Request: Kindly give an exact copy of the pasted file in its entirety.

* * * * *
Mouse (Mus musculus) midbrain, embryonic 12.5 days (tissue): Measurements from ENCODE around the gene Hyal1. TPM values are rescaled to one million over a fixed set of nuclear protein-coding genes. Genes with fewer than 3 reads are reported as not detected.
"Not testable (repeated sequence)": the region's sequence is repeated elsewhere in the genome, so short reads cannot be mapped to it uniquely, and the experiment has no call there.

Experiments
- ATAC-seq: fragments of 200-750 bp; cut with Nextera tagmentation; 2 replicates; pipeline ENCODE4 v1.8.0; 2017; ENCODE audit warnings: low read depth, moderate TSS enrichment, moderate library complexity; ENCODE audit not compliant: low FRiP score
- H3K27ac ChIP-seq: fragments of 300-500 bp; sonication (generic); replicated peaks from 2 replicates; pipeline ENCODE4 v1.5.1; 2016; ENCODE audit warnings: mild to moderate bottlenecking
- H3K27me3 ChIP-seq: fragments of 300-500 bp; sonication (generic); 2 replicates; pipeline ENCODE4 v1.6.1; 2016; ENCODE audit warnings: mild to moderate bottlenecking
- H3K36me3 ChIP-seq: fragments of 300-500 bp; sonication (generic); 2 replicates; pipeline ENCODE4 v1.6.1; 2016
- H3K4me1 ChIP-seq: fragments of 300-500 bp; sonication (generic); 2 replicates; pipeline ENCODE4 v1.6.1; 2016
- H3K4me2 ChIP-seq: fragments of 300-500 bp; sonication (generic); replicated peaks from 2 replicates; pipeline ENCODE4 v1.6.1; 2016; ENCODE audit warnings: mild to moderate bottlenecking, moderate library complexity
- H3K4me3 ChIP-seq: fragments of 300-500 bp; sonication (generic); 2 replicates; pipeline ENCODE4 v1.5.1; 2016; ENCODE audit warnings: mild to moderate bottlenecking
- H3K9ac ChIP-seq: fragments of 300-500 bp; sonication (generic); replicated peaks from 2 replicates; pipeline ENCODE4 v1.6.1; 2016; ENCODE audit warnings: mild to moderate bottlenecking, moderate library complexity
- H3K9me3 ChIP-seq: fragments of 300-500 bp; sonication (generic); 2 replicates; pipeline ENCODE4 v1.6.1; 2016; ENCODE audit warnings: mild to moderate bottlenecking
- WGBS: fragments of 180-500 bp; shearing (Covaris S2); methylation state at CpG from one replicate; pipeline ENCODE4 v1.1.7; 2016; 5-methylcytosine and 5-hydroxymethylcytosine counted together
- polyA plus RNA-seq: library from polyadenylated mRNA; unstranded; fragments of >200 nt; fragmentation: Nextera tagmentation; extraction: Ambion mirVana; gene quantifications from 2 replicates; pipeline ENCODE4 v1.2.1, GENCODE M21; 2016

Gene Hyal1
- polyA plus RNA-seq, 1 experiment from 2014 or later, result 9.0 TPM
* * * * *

Mouse (Mus musculus) midbrain, embryonic 12.5 days (tissue): Measurements from ENCODE around the gene Hyal1. TPM values are rescaled to one million over a fixed set of nuclear protein-coding genes. Genes with fewer than 3 reads are reported as not detected.
"Not testable (repeated sequence)": the region's sequence is repeated elsewhere in the genome, so short reads cannot be mapped to it uniquely, and the experiment has no call there.

Experiments
- ATAC-seq: fragments of 200-750 bp; cut with Nextera tagmentation; 2 replicates; pipeline ENCODE4 v1.8.0; 2017; ENCODE audit warnings: low read depth, moderate TSS enrichment, moderate library complexity; ENCODE audit not compliant: low FRiP score
- H3K27ac ChIP-seq: fragments of 300-500 bp; sonication (generic); replicated peaks from 2 replicates; pipeline ENCODE4 v1.5.1; 2016; ENCODE audit warnings: mild to moderate bottlenecking
- H3K27me3 ChIP-seq: fragments of 300-500 bp; sonication (generic); 2 replicates; pipeline ENCODE4 v1.6.1; 2016; ENCODE audit warnings: mild to moderate bottlenecking
- H3K36me3 ChIP-seq: fragments of 300-500 bp; sonication (generic); 2 replicates; pipeline ENCODE4 v1.6.1; 2016
- H3K4me1 ChIP-seq: fragments of 300-500 bp; sonication (generic); 2 replicates; pipeline ENCODE4 v1.6.1; 2016
- H3K4me2 ChIP-seq: fragments of 300-500 bp; sonication (generic); replicated peaks from 2 replicates; pipeline ENCODE4 v1.6.1; 2016; ENCODE audit warnings: mild to moderate bottlenecking, moderate library complexity
- H3K4me3 ChIP-seq: fragments of 300-500 bp; sonication (generic); 2 replicates; pipeline ENCODE4 v1.5.1; 2016; ENCODE audit warnings: mild to moderate bottlenecking
- H3K9ac ChIP-seq: fragments of 300-500 bp; sonication (generic); replicated peaks from 2 replicates; pipeline ENCODE4 v1.6.1; 2016; ENCODE audit warnings: mild to moderate bottlenecking, moderate library complexity
- H3K9me3 ChIP-seq: fragments of 300-500 bp; sonication (generic); 2 replicates; pipeline ENCODE4 v1.6.1; 2016; ENCODE audit warnings: mild to moderate bottlenecking
- WGBS: fragments of 180-500 bp; shearing (Covaris S2); methylation state at CpG from one replicate; pipeline ENCODE4 v1.1.7; 2016; 5-methylcytosine and 5-hydroxymethylcytosine counted together
- polyA plus RNA-seq: library from polyadenylated mRNA; unstranded; fragments of >200 nt; fragmentation: Nextera tagmentation; extraction: Ambion mirVana; gene quantifications from 2 replicates; pipeline ENCODE4 v1.2.1, GENCODE M21; 2016

Gene Hyal1
- polyA plus RNA-seq, 1 experiment from 2014 or later, result 9.0 TPM